Everyone has a point where they would bail on their spouse
Adapted from a recent online discussion.
FOR BETTER OR WORSE?: At what point does the "for worse" become a viable reason to bail? Or does the "for worse" mean you have to stay and support a spouse through anything?
CAROLYN: Of course not, since "worse" can be crime, abuse, addiction — though it hardly has to be that bad. If the decision to "stay and support" will end up making you both unhappy, then why not leave? Likewise, if your spouse is making his or her own hell, and it's preventable, then I don't believe you're obligated to get dragged down too.
In a way, though, my citing these is a cop-out, since they're all black-and-white to an almost unrealistic extent. Let's say you're in a mutually loving relationship, and then an accident or illness strikes and you're looking at 30 years of being caregiver to an invalid mate. Is that a viable reason to bail?
I doubt anyone would think so, even though some do; and when someone does bail, doesn't that in itself say the mate was too selfish to have provided good care anyway?
Now shift it a bit, and say the injured mate suffered a kind of trauma that affects personality, and becomes verbally abusive. Does the able-bodied mate still have to stay on as caregiver — and pin-cushion — for the next three decades?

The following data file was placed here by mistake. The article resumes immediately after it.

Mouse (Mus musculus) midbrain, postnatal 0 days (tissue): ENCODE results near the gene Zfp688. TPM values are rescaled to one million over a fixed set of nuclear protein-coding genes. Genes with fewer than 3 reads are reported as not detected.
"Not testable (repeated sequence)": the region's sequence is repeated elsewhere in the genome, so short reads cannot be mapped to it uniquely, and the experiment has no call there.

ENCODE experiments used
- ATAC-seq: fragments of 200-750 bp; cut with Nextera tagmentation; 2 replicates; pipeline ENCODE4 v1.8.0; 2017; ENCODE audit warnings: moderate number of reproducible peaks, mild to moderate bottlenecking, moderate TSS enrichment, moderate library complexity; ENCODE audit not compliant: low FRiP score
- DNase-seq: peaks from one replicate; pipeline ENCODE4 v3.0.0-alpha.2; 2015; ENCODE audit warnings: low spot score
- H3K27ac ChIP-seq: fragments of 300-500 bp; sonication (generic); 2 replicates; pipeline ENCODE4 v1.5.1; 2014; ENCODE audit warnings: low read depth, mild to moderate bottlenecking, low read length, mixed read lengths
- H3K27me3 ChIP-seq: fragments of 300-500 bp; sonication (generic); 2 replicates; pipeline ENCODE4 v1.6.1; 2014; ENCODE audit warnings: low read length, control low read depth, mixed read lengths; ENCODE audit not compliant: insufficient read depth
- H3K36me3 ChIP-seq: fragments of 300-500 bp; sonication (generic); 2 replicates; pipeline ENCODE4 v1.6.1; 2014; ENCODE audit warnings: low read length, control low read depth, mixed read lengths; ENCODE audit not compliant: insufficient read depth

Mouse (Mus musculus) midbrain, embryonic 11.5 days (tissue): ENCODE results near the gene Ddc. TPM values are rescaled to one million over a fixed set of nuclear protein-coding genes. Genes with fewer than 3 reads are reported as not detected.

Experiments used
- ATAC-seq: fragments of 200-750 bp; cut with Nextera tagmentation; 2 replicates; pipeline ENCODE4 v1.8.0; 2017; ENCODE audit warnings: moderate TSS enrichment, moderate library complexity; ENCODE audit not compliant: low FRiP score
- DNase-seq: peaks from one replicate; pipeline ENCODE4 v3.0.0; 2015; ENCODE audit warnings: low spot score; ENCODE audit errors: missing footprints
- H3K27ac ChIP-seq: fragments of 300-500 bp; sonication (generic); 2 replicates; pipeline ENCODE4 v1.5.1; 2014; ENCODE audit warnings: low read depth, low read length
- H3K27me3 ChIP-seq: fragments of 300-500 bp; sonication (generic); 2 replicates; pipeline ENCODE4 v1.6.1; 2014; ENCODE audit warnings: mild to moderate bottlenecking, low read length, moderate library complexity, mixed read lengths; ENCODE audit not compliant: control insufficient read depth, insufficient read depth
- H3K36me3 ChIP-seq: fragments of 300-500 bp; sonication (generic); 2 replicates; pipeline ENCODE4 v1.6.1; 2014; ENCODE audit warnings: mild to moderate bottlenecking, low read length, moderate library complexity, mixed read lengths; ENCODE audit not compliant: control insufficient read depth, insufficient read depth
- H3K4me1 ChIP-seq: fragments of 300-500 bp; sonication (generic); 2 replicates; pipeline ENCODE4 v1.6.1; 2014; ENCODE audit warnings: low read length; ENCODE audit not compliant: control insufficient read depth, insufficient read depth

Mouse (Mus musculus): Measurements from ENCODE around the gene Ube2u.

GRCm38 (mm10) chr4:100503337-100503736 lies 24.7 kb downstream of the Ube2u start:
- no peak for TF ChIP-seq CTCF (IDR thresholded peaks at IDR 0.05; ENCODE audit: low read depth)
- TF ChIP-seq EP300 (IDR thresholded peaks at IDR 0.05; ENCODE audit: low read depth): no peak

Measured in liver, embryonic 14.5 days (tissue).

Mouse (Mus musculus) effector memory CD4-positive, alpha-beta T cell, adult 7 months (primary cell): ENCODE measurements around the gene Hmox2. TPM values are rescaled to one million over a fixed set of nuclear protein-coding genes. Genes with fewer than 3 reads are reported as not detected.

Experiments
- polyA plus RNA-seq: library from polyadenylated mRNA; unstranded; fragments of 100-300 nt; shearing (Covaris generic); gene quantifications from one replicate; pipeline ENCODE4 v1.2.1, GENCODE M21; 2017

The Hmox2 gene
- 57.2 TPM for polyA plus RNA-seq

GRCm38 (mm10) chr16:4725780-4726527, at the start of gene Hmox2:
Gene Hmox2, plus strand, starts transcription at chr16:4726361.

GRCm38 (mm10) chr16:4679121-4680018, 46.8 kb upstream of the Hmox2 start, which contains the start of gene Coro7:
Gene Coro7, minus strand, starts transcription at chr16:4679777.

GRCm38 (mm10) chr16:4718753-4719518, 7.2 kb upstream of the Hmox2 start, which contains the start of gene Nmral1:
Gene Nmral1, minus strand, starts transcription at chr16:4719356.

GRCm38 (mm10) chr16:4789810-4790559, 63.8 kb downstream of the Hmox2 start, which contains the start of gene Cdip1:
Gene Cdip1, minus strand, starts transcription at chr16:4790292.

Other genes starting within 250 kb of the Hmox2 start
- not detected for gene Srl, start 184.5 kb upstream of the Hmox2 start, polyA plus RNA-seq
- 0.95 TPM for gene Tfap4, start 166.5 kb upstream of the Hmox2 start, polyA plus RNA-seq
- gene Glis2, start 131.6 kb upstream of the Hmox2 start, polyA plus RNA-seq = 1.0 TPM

What if the injury was the fault of the injured? Or the mate? Would the cause matter?
Don't beat yourself up if you can't come up with a clear "point" where you'd bail. If it ever does become relevant, life will probably outmaneuver you anyway and leave you with a wholly unanticipated set of facts to sort through anew. Just one more reason to get a good fix on who you are and on who your spouse is (at least, as good a fix as you can) before you go promising anything.
Share this, too, always — talk about various versions of the "worse" early in a relationship so you learn about each other, well before it suddenly counts.
ANONYMOUS: Maybe I'm evil, but I'm surprised to hear you say that the prospect of 30 years of caregiving is not a reason to bail.
I have specifically told my husband that if something were to happen to make me not me, then I expect him to leave to find his own happiness. Why would you want to force your spouse into a miserable existence?
CAROLYN: But that's a different thing. You've made your own preferences clear, and that should be honored.
Consider, too, that some people are still quite themselves — absolutely lucid — but are incapable of caring for themselves. There are also cases where the family has too little money for high-quality care, but too much for government assistance; there's no pat "See ya later" there. Your husband also may not be capable, morally, of handing you off.
I'm actually right there with you on the "Why make someone miserable?" issue. It's just rarely so simple. That's why every couple, every family should discuss "for worse."